0008 – Stem & Cap: Idyll, Part 2

Gigantic moths fluttered around the tiny lamp, casting enormous shadows on the half-height walls of the empty sty. It had been vacant for weeks now, and though Clod had been Cap’s pet primarily, the normally diligent Cap had completely neglected the important duty of cleaning it out since Clod had disappeared.

Having lain unused, the sty wasn’t terribly dirty – especially since Clod had never used it to do his business anyway – but as a matter of parental discipline, Cap had been told he wouldn’t be “allowed a new one” until he’d seen to the all important task of half-heartedly brushing the floor.

He sighed, leaning on his broom, staring out beyond the little pool of lamplight into the darkness beyond, filled with insect chirps and other subtle noises carried in the evening breeze. If he turned around, he would see the lit windows of the comfortable little house he shared with his sister and mother. He might even see them eating dinner together, laughing and smiling, just as Stem had described when she had taunted him earlier.

Cleaning out the sty really wasn’t a big job. Clod had been a low-maintenance pet, overall. It was simply a matter of brushing some old rushes out into the compost, and replacing them with new ones. Obstinate children can make any task seem like a mammoth obligation.

Cap knew he’d better get back to the job at hand. Aside from anything else, his stomach was rumbling. As tempting as it was to simply brush the old rushes down the ramp and into the water, he knew that they would simply bob around pointlessly for a while before diffusing all around the shore bordering their garden in an embarrassing cascade of filth.

Inside their cosy house, Stem was indeed eating her dinner, although she wasn’t smiling and laughing. Their mother, considerate by nature, had foreseen the length of Cap’s task by preparing an evening meal that would be just as enjoyable cold as it had been when hot. Which was to say, barely enjoyable whatsoever, at least in Stem’s book.

She sulkily pushed a pile of bland mushrooms around on her plate. The motion was not unlike Cap’s morose, enervated sweeping.

“Don’t play with your food, dear.” Said Stem’s mother. She had long since cleaned her own plate, knife and fork pushed neatly together on the bare, juice-stained porcelain. She had been staring out of the window for some time, watching her son at his task. She hadn’t even turned around to see her daughter’s miserable display of obstinance. The obnoxious scraping of the fork on the plate was enough to tell her what was happening.

Stem sighed. “Why do I have to suffer just because my stupid brother left his chores to the last minute?”

“Eating my cooking amounts to suffering?” The question was posed in what their mother had clearly intended to be a neutral tone, with a slight undertone of dramatic hurt. She was bad at concealing her amusement.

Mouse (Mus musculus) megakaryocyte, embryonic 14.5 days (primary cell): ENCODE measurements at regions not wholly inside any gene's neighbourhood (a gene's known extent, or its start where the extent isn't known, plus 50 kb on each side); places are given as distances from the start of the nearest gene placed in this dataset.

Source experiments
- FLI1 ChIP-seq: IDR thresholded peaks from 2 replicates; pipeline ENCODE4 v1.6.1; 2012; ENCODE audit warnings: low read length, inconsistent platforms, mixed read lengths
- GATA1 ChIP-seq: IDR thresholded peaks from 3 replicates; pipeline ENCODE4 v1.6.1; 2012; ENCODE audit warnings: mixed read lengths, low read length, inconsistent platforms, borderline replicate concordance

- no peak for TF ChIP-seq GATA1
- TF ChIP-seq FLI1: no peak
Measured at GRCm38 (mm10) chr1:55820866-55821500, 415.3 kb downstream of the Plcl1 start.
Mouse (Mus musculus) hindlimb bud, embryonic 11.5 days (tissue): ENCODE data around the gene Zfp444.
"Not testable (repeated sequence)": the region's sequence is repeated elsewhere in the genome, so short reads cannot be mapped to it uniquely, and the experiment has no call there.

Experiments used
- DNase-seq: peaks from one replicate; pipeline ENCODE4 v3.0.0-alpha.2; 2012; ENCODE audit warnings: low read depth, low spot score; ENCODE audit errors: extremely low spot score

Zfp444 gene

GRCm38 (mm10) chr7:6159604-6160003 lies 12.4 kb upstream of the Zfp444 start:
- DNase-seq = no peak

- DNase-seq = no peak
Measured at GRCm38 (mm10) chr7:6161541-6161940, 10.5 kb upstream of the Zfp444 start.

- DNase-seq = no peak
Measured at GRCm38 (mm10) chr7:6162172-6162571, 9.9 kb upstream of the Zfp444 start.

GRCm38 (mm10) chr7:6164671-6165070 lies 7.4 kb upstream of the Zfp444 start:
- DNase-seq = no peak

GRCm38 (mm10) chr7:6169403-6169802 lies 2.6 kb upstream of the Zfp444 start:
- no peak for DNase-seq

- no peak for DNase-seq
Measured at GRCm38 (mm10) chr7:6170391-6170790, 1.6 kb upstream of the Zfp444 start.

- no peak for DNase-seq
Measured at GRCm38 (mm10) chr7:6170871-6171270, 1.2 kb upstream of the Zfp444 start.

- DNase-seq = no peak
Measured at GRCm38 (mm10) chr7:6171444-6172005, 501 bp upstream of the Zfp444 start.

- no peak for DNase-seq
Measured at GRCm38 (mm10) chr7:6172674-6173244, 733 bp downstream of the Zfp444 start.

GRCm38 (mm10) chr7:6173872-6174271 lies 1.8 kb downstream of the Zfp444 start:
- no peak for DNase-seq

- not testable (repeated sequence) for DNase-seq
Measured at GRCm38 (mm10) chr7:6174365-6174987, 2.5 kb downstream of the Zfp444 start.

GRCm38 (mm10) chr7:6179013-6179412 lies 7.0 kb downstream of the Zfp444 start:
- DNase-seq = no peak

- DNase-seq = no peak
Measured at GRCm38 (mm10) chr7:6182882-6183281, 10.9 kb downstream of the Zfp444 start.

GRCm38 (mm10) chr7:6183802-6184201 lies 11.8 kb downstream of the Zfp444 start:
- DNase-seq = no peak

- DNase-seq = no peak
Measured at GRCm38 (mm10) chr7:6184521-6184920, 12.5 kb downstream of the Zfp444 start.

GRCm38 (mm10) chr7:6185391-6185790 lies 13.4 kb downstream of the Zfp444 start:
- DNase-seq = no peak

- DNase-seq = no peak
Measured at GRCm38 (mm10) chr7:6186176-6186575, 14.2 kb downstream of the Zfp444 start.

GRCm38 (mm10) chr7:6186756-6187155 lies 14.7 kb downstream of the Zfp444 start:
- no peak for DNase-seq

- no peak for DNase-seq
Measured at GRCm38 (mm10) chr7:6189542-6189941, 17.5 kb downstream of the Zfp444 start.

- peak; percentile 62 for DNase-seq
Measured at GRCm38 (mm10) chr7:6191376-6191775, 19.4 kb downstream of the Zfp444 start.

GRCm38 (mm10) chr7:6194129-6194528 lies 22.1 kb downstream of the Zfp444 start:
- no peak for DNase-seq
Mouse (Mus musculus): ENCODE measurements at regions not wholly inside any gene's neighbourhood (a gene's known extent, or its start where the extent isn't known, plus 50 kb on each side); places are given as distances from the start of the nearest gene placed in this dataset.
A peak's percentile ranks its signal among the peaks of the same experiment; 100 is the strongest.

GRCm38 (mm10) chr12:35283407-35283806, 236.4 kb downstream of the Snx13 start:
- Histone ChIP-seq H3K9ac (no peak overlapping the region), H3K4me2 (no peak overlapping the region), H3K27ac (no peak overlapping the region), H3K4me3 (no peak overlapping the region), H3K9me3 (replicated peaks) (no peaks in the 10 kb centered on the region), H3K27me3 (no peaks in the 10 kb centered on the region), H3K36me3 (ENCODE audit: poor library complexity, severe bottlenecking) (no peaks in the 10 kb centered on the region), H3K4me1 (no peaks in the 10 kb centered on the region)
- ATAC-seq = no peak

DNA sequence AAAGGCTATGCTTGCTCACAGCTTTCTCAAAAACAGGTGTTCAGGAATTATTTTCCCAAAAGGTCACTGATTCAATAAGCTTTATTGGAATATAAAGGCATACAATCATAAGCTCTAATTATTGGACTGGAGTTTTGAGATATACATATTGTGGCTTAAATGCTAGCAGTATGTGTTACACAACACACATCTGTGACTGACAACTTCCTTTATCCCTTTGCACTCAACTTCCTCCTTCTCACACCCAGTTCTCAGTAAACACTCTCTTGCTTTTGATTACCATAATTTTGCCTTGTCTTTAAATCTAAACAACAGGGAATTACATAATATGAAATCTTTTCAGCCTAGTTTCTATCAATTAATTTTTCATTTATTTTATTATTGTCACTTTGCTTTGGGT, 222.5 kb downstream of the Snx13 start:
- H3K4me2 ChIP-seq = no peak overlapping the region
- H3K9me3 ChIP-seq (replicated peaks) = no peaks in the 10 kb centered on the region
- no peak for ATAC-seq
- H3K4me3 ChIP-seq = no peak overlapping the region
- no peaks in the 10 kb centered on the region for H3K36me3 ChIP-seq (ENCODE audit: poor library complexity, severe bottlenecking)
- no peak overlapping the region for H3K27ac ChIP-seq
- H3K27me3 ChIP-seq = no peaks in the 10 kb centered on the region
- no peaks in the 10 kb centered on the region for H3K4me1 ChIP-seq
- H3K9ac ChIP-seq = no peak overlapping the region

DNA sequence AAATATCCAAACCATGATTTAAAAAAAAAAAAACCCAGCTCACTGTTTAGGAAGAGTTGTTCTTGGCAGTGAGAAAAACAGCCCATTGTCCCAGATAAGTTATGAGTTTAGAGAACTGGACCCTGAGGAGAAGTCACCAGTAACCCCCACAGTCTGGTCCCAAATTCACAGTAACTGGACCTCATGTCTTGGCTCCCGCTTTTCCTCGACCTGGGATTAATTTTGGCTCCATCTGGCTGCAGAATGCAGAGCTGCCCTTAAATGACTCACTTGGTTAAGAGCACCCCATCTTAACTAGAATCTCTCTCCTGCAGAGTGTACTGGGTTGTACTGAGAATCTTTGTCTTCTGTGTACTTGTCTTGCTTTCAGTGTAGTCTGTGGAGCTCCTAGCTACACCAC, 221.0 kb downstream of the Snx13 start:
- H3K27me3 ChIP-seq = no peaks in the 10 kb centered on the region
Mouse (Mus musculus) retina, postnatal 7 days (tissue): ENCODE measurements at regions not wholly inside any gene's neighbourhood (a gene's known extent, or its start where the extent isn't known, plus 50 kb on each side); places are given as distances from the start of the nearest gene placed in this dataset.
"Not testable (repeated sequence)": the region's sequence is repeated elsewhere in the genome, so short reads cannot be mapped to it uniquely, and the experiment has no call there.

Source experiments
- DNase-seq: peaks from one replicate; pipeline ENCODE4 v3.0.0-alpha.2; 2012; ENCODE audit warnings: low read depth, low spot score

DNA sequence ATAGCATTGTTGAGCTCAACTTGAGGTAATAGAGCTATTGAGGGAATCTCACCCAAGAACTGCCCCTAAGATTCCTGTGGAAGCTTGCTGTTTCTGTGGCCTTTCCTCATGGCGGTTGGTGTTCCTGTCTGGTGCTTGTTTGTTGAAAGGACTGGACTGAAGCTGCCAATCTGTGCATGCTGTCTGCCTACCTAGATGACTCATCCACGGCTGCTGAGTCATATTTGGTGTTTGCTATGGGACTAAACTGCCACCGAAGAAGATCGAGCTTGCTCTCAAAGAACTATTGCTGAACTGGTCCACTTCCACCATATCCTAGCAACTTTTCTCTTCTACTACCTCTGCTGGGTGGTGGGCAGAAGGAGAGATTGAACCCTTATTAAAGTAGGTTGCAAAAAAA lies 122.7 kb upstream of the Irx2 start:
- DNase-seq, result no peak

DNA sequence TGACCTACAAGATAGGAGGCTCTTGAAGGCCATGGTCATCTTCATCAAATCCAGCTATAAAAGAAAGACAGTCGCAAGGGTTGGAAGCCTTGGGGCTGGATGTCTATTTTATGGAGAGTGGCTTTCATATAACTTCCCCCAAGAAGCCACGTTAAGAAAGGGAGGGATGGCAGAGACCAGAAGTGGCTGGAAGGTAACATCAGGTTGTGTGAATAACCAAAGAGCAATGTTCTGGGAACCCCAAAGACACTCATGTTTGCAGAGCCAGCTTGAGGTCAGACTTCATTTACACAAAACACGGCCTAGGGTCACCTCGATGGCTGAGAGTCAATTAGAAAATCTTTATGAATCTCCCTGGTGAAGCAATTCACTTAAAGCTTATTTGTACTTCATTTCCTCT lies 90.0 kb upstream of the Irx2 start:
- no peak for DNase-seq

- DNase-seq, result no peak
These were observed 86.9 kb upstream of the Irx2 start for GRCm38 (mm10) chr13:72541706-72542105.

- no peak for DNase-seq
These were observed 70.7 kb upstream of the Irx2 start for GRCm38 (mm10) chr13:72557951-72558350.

“No!” Stem nonetheless responded defensively. “It’s very good. Just not this… mush, or whatever it is.”

Her mother laughed a little, and turned to look at her. The woman’s large, dark eyes, devoid of any malice or guile, made it impossible for Stem to keep sulking.

“I’m sorry.” She said. “There’s cake for afters. But be a good girl and wait until your brother is finished, okay?”

Stem’s face brightened. “What kind of cake?”

Before her mother could answer, she’d bolted to her feet, shoving the chair back behind her. Due to the close quarters of their little kitchen, this simply resulted in it tilting its top half back against the wall at an angle, legs sticking dangerously out towards Stem’s ankles. She was already moving, aiming for a brisk little run to where she suspected the dessert may be hiding, and this tripped her up, sending her small body crashing to the floor face-down. Her fall was thankfully broken by a thick old rug, a plume of dust rising around her prone form.

This time, the laughter that rang out from their mother also rang out from Cap, who was standing in the newly-opened doorway, the bottoms of his trousers covered in dust and mulch.

“Shut up!” Stem shouted, pulling herself up into a sitting position, cross legged, dusting off her clothes.

“It wasn’t there anyway. I wouldn’t put it anywhere you could find it!” Said their mother, with a wink.

“Put what anywhere we could find what?” asked Cap, whose perfectly timed entry had deprived him of the earlier conversation.

“There’s CAKE!” Stem enthused. It was amazing how the promise of sweets could melt both pain and humiliation in a moment.

“There’s CAKE??” Cap echoed, momentarily united with his sister in heart and mind, bonded by the prospect of eating something soft, moist, and spongy.

“There is.” His mother nodded. “After you’ve finished your dinner. You need your strength after all that work, after all.”

His grin slowly fell into a disappointed, morose frown as he finally noticed the full plate of bland, white, cold plant matter, laid expectantly with knife and fork on either side. His sister’s knowing, pitying glance caught his eye.

Cap took his place at the table, resigned to his fate. Stem seemed content to remain seated on the rug for now, delaying the inevitable.

It was soft, moist, and spongy. But it was bloody awful.

“Can we get a new one now?” Cap asked between labourious mouthfuls. “The sty’s clean. Please?”

For just a moment, there was something sad in his mother’s soft, brown eyes. The warmth never went away, even then. She smiled, nodding her head. “You’ve been a good boy,” she reassured him. “We can get a new one.”

The prospect of cake had aroused the siblings to raucous enthusiasm, but the prospect of a new pet elicited a contented sigh of relief. They’d always miss Clod, they knew, but it just didn’t feel like home with the sty outside sitting empty and bleak.

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